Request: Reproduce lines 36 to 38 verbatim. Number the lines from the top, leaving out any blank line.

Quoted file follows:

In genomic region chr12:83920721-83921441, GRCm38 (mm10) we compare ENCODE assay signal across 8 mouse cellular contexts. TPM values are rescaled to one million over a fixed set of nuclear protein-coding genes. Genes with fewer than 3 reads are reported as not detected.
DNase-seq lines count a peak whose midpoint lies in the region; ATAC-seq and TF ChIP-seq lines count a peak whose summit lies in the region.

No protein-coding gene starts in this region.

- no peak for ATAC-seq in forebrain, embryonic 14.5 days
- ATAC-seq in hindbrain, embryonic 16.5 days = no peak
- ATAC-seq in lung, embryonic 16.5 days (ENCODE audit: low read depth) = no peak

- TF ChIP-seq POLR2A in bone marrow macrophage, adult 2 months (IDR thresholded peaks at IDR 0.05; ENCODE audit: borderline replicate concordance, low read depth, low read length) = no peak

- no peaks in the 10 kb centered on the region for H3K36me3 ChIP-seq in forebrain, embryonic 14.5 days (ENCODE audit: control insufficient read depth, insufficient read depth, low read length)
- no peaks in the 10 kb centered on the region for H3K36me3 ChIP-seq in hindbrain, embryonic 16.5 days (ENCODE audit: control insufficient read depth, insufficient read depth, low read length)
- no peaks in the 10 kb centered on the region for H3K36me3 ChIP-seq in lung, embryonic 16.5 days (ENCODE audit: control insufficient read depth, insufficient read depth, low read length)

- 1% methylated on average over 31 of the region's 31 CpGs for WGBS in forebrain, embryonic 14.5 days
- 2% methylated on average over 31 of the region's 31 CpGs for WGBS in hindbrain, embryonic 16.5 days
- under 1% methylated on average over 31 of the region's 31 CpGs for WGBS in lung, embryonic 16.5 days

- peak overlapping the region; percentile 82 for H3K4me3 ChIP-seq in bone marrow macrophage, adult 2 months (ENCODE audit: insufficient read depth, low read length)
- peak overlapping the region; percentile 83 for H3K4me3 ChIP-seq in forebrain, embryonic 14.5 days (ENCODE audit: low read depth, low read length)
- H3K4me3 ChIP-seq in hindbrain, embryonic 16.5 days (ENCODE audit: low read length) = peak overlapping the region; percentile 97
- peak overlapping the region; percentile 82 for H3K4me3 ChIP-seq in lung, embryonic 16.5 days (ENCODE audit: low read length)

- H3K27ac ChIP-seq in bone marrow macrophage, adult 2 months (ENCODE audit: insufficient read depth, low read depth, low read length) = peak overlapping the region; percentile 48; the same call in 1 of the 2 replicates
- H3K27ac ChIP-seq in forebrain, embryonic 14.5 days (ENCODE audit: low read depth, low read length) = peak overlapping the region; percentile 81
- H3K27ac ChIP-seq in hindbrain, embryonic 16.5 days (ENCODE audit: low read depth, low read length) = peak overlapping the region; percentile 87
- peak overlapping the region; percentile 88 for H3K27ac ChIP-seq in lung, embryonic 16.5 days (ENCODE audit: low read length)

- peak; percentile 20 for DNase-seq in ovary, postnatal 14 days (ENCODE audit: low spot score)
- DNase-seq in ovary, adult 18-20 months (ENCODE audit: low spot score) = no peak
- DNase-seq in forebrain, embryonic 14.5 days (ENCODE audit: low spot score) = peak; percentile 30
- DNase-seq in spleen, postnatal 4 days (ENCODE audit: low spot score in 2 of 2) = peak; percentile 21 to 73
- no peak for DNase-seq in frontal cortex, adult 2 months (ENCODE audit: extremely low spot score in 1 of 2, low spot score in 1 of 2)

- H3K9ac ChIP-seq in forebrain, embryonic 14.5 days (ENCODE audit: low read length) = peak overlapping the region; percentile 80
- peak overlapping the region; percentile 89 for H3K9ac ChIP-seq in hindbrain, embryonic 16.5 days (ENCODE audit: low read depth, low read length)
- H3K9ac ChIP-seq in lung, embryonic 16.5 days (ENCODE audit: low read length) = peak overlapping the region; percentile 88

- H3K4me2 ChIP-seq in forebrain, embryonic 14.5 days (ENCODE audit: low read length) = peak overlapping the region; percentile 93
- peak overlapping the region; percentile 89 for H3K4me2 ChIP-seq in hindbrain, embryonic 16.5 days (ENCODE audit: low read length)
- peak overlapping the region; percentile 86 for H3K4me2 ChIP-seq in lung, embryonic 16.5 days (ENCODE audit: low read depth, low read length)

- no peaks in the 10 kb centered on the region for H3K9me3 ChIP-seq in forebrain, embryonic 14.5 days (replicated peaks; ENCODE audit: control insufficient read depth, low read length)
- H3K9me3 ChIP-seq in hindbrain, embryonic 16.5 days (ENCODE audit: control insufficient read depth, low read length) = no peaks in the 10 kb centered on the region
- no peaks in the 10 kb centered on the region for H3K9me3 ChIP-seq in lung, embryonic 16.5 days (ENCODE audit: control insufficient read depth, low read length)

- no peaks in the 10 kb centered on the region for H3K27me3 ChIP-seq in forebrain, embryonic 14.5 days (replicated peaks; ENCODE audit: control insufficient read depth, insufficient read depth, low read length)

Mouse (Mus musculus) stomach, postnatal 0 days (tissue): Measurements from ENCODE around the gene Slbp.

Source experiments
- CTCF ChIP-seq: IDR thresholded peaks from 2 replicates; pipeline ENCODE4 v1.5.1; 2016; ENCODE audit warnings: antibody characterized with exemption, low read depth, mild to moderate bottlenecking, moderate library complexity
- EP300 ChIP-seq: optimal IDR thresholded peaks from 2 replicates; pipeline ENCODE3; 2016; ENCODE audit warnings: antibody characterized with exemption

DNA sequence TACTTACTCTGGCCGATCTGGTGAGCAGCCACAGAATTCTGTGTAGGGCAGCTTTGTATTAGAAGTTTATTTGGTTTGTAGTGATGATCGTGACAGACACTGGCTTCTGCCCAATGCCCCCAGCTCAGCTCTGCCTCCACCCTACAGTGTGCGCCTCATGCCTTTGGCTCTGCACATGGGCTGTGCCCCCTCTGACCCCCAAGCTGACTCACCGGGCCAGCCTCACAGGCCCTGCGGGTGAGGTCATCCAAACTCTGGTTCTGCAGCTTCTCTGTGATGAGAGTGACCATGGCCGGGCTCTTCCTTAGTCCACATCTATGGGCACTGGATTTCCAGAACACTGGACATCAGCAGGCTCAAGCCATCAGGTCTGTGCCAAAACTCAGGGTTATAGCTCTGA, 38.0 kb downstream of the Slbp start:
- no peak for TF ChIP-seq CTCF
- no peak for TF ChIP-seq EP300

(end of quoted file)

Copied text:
- no peaks in the 10 kb centered on the region for H3K27me3 ChIP-seq in forebrain, embryonic 14.5 days (replicated peaks; ENCODE audit: control insufficient read depth, insufficient read depth, low read length)

Mouse (Mus musculus) stomach, postnatal 0 days (tissue): Measurements from ENCODE around the gene Slbp.

Source experiments